Trio HLK and Evelyn Glennie captivate at Kings Place

Pwyll Ap Sion
Monday, June 17, 2024

The progressive jazz-meets-classical three-piece and their esteemed guest percussionist raised the roof with live versions of songs from their acclaimed new album Anthropometricks

Trio HLK and Evelyn Glennie at Kings Place - Photos by Monika S. Jakubowska
Trio HLK and Evelyn Glennie at Kings Place - Photos by Monika S. Jakubowska

Part of its Scotland Unwrapped series, Trio HLK’s performance at Kings Place was packed full of visceral energy, breathtaking ensemble virtuosity, and supreme musicianship. Trio HLK were in town to promote their second album, Anthropometricks, released earlier this year to critical acclaim, appearing alongside ever-present percussionist extraordinaire, Evelyn Glennie – the only musician (other than the trio) to appear on both Trio HLK albums.

Glennie admitted to having grown a few grey hairs from grappling with HLK’s complex and challenging rhythmic and metric manipulations. The only beat that was missed during a scintillating 90-minute performance was when guitarist Ant Law’s in-ear-monitors malfunctioned at the start of the set. Law, alongside pianist Rich Harrold and drummer Rich Kass (hence ‘HLK’), soon settled into their stride, Glennie and Kass negotiating the pinballing shapeshifting melody at the beginning of the Thelonious Monk-inspired ‘Apostrophe (Part II)’, Harrold and Law offsetting the music’s accumulative multitemporal layers with graceful, mellifluous solos on piano and electric guitar respectively.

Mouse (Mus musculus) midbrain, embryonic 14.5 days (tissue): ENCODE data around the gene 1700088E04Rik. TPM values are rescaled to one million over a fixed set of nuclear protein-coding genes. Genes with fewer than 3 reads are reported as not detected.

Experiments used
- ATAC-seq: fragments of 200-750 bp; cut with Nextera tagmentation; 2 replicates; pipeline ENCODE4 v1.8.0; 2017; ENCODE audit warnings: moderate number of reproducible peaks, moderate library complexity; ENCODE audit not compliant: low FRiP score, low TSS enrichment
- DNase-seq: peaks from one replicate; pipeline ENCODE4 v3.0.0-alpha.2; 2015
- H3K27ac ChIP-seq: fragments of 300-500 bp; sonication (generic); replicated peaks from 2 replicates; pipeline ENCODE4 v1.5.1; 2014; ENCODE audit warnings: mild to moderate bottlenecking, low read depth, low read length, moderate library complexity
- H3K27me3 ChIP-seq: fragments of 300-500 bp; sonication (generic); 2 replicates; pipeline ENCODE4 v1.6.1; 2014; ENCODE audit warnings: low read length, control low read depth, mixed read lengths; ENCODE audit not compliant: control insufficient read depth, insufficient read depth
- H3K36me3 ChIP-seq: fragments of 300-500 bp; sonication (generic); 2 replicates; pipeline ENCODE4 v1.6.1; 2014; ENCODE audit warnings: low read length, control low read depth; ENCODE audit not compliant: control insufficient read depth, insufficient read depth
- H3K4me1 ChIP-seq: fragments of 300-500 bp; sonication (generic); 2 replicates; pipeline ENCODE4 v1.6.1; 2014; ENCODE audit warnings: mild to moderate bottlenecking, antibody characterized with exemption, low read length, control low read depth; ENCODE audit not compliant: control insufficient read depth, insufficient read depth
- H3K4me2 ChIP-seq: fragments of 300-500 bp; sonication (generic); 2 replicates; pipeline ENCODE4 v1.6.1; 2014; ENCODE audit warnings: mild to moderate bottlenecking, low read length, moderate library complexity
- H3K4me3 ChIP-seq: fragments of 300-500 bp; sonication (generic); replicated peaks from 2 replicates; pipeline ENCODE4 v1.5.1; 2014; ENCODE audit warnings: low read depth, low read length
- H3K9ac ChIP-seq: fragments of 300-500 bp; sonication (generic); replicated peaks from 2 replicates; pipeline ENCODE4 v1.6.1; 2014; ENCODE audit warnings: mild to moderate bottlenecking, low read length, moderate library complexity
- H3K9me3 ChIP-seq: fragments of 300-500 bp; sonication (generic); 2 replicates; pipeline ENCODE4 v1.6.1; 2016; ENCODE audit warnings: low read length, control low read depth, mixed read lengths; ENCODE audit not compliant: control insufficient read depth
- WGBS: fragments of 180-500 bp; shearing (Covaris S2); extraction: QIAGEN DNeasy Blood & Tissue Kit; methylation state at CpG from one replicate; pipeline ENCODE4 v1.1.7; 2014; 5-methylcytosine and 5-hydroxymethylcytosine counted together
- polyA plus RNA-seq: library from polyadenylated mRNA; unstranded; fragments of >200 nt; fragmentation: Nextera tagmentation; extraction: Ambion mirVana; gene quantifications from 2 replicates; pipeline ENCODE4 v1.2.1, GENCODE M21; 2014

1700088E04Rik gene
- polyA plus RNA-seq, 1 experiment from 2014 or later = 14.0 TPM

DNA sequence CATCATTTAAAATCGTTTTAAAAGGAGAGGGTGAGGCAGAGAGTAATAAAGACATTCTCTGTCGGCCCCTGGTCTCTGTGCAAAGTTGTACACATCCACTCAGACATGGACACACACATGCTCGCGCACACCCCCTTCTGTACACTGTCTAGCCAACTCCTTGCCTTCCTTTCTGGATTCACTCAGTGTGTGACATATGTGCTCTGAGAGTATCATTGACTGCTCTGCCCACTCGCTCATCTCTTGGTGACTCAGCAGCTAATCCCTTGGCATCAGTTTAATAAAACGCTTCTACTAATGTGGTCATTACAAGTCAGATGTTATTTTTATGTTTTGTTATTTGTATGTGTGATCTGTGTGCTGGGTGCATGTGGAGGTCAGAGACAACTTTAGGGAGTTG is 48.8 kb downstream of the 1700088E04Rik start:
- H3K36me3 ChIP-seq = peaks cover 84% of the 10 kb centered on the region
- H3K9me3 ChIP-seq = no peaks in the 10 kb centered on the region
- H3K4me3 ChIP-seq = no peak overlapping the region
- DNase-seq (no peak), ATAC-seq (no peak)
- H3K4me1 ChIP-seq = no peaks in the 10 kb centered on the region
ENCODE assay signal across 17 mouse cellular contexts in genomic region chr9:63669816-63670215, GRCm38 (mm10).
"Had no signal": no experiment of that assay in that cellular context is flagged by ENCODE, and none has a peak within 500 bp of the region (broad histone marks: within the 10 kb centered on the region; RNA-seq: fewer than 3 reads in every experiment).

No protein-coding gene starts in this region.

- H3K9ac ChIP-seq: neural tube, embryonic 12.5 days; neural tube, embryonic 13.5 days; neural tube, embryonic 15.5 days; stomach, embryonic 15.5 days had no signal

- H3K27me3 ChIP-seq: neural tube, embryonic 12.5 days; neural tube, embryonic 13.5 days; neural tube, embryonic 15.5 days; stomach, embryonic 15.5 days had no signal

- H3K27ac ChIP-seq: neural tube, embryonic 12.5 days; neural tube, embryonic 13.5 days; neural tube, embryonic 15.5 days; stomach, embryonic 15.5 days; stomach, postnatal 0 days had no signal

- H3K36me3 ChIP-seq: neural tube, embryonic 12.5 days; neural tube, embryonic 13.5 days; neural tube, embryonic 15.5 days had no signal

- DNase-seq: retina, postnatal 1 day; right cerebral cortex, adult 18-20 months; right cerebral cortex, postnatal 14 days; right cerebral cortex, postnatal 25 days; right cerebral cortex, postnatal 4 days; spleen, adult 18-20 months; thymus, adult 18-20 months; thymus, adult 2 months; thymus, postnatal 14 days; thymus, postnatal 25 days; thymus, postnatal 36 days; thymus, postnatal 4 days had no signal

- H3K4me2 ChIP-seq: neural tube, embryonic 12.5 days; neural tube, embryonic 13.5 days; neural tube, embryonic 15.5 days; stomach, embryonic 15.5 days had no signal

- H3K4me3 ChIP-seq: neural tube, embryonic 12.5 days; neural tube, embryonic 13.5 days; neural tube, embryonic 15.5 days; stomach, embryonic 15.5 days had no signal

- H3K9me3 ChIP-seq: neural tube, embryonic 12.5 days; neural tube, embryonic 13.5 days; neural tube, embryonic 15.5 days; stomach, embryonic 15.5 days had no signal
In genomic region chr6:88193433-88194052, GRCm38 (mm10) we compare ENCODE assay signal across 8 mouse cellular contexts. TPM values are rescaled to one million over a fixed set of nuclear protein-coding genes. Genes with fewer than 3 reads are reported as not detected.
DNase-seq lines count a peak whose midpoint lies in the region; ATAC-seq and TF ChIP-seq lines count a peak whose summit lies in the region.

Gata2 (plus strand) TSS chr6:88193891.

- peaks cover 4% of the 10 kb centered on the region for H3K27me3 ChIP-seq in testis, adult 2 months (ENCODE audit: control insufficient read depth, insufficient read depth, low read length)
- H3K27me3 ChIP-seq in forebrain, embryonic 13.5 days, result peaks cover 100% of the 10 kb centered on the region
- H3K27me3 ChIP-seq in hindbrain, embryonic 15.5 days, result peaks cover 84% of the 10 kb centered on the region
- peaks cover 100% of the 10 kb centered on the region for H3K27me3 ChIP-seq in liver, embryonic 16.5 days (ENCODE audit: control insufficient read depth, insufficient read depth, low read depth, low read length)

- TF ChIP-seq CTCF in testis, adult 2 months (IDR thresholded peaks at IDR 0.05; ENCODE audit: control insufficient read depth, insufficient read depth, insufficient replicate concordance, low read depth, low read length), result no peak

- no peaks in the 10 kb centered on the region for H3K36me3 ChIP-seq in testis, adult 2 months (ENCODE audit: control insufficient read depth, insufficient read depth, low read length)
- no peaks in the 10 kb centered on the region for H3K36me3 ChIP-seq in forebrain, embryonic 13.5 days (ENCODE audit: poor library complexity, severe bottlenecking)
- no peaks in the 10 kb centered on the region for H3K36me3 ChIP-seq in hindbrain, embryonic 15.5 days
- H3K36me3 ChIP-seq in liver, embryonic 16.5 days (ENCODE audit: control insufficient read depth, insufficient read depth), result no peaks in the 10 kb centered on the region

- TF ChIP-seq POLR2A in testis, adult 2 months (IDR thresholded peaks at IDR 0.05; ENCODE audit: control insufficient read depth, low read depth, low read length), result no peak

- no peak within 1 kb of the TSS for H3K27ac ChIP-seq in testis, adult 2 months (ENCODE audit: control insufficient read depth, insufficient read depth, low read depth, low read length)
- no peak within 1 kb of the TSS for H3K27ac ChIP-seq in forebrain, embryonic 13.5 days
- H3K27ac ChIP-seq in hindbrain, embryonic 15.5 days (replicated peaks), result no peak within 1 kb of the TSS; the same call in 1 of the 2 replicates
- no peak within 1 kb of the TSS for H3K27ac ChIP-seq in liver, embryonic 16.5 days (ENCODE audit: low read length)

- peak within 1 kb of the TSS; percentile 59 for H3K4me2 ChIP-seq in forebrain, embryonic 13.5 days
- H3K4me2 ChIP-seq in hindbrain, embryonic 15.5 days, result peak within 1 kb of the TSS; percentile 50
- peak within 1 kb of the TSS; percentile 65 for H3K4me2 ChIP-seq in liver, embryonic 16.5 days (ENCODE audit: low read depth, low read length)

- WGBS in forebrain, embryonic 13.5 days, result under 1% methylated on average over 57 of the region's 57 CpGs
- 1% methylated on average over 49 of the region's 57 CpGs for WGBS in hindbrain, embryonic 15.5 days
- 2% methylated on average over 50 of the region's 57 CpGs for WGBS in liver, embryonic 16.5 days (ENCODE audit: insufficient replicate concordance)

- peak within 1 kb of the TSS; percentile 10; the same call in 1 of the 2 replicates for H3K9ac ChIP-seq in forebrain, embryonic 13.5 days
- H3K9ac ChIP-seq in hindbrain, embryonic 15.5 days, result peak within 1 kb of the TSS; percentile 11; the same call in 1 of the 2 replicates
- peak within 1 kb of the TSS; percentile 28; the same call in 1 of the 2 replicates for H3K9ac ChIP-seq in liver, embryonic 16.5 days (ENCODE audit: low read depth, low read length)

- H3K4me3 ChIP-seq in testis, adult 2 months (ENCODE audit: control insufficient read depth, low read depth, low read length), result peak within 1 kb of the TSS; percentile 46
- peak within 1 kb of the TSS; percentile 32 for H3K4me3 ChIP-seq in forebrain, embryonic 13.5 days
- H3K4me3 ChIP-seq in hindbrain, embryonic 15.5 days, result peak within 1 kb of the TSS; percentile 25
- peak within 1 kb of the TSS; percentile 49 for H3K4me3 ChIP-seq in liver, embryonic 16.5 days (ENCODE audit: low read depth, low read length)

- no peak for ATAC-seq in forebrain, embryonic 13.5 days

Jazz standards have formed the cornerstone of the band’s aesthetic since the release of their first album Standard Time in 2018. Harrold’s innovative and invigorating re-compositions rework and reconfigure the originals in such bewildering ways as to leave only a trace remaining. At Kings Place, Miles Davis formed a central thread in this process, a three-note rising line at the beginning of ‘fIVe’ taking its cue from Davis’s ‘Four’, the propulsive ‘Stellar’ taking inspiration from Davis’s arrangement of ‘Stella by Starlight’, and ‘Extra Sensory Perception’ from HLK’s first album referencing the jazz legend’s ‘E.S.P.’. These were interspersed with solo contributions from Glennie and Kass, the percussionist in perpetual motion on funky Handpan drums on ‘Orologeria Aureola’, while the drummer forged a dynamic duet with a recording of a skylark.

Innumerable peaks and troughs shape HLK’s musical topography, its undulating multi-terrain patterns curving and twisting time in truly remarkable ways. Recording such demanding music in the relative comfort of a studio would be daunting enough, let alone in a live context, yet Trio HLK seem unnerved by the prospect: testimony to the band and Glennie’s remarkable ability to engage with music of such colossal complexity.

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